Manual labor has nothing of dignity, nothing of beauty. It is a hard, imperious and dispiriting necessity. He who is condemned to it feels that it sets upon his brow the brand of intellectual inferiority. And that brand of servitude never ceases to burn. In no country and at no time has the laborer had a kindly feeling for the rest of us, for everywhere and always has he heard in our patronising platitudes the note of contempt. In his repression, in the denying him the opportunity to avenge his real and imaginary wrongs, government finds its main usefulness, activity and justification. Jefferson's dictum that governments are instituted among men in order to secure them in "life, liberty and the pursuit of happiness" is luminous nonsense. Governments are not instituted; they grow. They are evolved out of the necessity of protecting from the handworker the life and property of the brain worker and the idler. The first is the most dangerous because the most numerous and the least content. Take from the science and the art of government, and from its methods, whatever has had its origin in the consciousness of his ill-will and the fear of his power and what have you left? A pure republic-that is to say, no government.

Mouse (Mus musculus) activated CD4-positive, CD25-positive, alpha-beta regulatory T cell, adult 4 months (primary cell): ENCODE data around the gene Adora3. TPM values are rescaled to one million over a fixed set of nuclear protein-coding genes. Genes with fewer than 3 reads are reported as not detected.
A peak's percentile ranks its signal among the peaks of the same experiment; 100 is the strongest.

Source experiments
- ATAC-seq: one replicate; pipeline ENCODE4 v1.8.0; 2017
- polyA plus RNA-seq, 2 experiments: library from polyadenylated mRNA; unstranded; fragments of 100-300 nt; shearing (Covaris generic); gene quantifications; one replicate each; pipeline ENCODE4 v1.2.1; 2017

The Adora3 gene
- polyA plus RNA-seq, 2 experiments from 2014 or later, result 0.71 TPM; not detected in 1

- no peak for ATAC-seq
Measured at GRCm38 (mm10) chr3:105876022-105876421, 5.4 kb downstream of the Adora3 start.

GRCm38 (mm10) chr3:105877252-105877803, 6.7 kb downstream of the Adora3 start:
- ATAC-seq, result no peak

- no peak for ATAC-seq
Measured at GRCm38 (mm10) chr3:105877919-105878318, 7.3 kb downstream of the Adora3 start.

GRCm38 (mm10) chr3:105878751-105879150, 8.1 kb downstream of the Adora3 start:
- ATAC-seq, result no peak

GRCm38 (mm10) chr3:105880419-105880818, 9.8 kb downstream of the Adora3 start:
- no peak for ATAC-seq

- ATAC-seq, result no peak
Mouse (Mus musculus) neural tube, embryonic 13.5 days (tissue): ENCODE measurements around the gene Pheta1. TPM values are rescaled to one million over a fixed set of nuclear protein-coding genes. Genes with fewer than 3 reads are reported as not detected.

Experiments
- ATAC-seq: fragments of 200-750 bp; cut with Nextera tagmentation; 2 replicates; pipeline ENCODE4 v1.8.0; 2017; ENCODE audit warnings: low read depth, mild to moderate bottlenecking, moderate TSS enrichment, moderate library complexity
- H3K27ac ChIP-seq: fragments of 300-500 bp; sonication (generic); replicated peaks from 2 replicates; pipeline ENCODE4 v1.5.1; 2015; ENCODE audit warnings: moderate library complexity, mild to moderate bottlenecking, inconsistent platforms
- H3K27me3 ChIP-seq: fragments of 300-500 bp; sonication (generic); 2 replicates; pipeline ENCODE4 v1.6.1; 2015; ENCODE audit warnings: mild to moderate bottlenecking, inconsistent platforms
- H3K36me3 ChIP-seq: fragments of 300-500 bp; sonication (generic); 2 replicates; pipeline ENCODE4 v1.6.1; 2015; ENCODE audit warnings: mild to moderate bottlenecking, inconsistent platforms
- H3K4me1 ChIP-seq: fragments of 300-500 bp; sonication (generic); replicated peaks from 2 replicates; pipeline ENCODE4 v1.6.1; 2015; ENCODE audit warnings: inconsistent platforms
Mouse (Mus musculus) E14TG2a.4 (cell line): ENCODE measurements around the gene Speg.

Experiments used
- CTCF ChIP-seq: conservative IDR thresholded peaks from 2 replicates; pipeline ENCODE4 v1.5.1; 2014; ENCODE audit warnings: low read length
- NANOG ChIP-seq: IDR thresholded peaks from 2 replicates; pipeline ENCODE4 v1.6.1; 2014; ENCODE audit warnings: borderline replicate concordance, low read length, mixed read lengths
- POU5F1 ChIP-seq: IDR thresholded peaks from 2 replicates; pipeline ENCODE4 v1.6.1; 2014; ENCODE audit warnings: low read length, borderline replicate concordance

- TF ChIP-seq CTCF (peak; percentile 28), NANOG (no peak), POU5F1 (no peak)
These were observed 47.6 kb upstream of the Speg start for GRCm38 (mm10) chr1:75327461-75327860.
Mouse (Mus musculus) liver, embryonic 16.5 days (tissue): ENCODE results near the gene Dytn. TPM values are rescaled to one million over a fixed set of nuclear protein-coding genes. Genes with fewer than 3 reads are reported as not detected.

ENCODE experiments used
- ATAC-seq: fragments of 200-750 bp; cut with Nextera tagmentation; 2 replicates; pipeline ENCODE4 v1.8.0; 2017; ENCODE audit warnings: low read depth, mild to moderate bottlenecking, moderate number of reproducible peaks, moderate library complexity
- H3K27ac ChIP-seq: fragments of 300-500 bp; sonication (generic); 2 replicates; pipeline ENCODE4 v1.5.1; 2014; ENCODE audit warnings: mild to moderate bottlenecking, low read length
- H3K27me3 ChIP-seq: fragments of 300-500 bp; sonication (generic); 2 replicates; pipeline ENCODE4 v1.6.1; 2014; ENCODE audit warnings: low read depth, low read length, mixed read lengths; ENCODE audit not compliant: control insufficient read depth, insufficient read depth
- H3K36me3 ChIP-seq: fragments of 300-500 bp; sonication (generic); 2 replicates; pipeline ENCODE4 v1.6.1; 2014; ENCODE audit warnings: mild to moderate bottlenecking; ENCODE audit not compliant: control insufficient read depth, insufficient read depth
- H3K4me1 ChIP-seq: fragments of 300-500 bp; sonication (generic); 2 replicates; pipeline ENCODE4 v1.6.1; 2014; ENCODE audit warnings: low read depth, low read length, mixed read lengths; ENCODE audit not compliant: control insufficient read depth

I should like it understood that, if not absolutely devoid of preferences and prejudices, I at least believe myself to be; that except as to result I think no more of one form of government than of another; and that with reference to results all forms seem to me bad, but bad in different degrees. If asked my opinion as to the results of our own, I should point to Homestead, to Wardner, to Buffalo, to Coal Creek, to the interminable tale of unpunished murders by individuals and by mobs, to legislatures and courts unspeakably corrupt and executives of criminal cowardice, to the prevalence and immunity of plundering trusts and corporations and the monstrous multiplication of millionaires. I should invite attention to the pension roll, to the similar and incredible extravagance of Republican and Democratic "Houses"-a plague o' them both! If addressing Democrats only, I should mention the protective tariff; if Republicans, the hill-tribe clamor for free coinage of silver. I should call to mind the existence of prosperous activity of a thousand lying secret societies having for their sole object mitigation of republican simplicity by means of pageantry and costumes grotesquely resembling those of kings and courtiers, and titles of address and courtesy exalted enough to draw laughter from an ox.